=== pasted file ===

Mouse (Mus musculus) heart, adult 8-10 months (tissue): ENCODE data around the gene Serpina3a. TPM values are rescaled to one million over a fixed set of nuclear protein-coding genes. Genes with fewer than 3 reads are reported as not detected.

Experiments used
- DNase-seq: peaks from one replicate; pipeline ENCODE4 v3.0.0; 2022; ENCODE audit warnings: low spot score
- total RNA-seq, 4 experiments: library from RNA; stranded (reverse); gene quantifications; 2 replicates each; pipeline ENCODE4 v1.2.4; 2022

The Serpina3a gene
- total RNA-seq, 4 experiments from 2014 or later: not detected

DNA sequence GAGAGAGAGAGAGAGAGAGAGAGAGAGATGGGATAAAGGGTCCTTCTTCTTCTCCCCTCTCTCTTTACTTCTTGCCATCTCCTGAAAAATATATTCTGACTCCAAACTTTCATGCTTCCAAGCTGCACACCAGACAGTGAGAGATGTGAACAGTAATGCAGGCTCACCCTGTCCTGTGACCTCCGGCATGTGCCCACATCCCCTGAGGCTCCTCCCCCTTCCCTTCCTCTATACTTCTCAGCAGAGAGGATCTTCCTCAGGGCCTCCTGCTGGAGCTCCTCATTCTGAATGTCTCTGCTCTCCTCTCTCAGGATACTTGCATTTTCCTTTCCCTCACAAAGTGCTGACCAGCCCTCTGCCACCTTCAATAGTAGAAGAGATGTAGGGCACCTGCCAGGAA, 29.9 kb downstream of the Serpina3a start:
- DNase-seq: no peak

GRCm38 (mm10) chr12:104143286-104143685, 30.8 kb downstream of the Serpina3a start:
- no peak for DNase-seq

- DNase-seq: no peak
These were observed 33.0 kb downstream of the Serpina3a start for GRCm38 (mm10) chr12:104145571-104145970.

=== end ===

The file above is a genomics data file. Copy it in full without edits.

Mouse (Mus musculus) heart, adult 8-10 months (tissue): ENCODE data around the gene Serpina3a. TPM values are rescaled to one million over a fixed set of nuclear protein-coding genes. Genes with fewer than 3 reads are reported as not detected.

Experiments used
- DNase-seq: peaks from one replicate; pipeline ENCODE4 v3.0.0; 2022; ENCODE audit warnings: low spot score
- total RNA-seq, 4 experiments: library from RNA; stranded (reverse); gene quantifications; 2 replicates each; pipeline ENCODE4 v1.2.4; 2022

The Serpina3a gene
- total RNA-seq, 4 experiments from 2014 or later: not detected

DNA sequence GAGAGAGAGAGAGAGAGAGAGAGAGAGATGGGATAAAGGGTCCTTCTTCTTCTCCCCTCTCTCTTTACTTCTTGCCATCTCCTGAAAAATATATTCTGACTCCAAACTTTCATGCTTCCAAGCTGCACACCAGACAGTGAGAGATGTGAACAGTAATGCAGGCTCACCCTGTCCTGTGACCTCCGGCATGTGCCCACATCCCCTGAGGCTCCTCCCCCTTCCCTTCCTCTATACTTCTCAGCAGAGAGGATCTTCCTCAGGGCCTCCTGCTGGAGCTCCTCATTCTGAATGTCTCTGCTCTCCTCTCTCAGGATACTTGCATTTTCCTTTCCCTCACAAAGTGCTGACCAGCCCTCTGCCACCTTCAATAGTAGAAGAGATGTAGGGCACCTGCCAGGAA, 29.9 kb downstream of the Serpina3a start:
- DNase-seq: no peak

GRCm38 (mm10) chr12:104143286-104143685, 30.8 kb downstream of the Serpina3a start:
- no peak for DNase-seq

- DNase-seq: no peak
These were observed 33.0 kb downstream of the Serpina3a start for GRCm38 (mm10) chr12:104145571-104145970.